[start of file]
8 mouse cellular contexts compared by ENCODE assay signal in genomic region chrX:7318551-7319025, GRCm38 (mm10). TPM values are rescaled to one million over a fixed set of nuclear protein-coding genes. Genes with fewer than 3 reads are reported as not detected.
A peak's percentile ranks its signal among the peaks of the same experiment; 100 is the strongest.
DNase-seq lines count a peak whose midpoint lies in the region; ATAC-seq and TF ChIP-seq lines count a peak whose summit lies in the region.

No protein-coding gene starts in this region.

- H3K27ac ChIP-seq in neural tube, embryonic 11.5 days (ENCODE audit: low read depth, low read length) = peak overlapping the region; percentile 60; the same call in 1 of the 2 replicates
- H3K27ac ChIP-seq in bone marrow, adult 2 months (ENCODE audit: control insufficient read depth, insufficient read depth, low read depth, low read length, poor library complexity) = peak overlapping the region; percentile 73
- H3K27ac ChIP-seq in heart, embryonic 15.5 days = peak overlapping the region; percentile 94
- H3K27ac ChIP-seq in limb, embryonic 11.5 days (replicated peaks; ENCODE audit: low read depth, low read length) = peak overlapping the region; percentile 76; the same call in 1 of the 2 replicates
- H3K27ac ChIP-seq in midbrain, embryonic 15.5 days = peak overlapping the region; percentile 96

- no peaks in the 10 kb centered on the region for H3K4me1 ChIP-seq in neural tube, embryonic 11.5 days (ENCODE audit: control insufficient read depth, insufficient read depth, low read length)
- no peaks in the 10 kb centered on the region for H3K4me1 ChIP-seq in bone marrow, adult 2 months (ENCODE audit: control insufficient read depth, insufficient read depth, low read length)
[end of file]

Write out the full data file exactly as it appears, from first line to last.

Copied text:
8 mouse cellular contexts compared by ENCODE assay signal in genomic region chrX:7318551-7319025, GRCm38 (mm10). TPM values are rescaled to one million over a fixed set of nuclear protein-coding genes. Genes with fewer than 3 reads are reported as not detected.
A peak's percentile ranks its signal among the peaks of the same experiment; 100 is the strongest.
DNase-seq lines count a peak whose midpoint lies in the region; ATAC-seq and TF ChIP-seq lines count a peak whose summit lies in the region.

No protein-coding gene starts in this region.

- H3K27ac ChIP-seq in neural tube, embryonic 11.5 days (ENCODE audit: low read depth, low read length) = peak overlapping the region; percentile 60; the same call in 1 of the 2 replicates
- H3K27ac ChIP-seq in bone marrow, adult 2 months (ENCODE audit: control insufficient read depth, insufficient read depth, low read depth, low read length, poor library complexity) = peak overlapping the region; percentile 73
- H3K27ac ChIP-seq in heart, embryonic 15.5 days = peak overlapping the region; percentile 94
- H3K27ac ChIP-seq in limb, embryonic 11.5 days (replicated peaks; ENCODE audit: low read depth, low read length) = peak overlapping the region; percentile 76; the same call in 1 of the 2 replicates
- H3K27ac ChIP-seq in midbrain, embryonic 15.5 days = peak overlapping the region; percentile 96

- no peaks in the 10 kb centered on the region for H3K4me1 ChIP-seq in neural tube, embryonic 11.5 days (ENCODE audit: control insufficient read depth, insufficient read depth, low read length)
- no peaks in the 10 kb centered on the region for H3K4me1 ChIP-seq in bone marrow, adult 2 months (ENCODE audit: control insufficient read depth, insufficient read depth, low read length)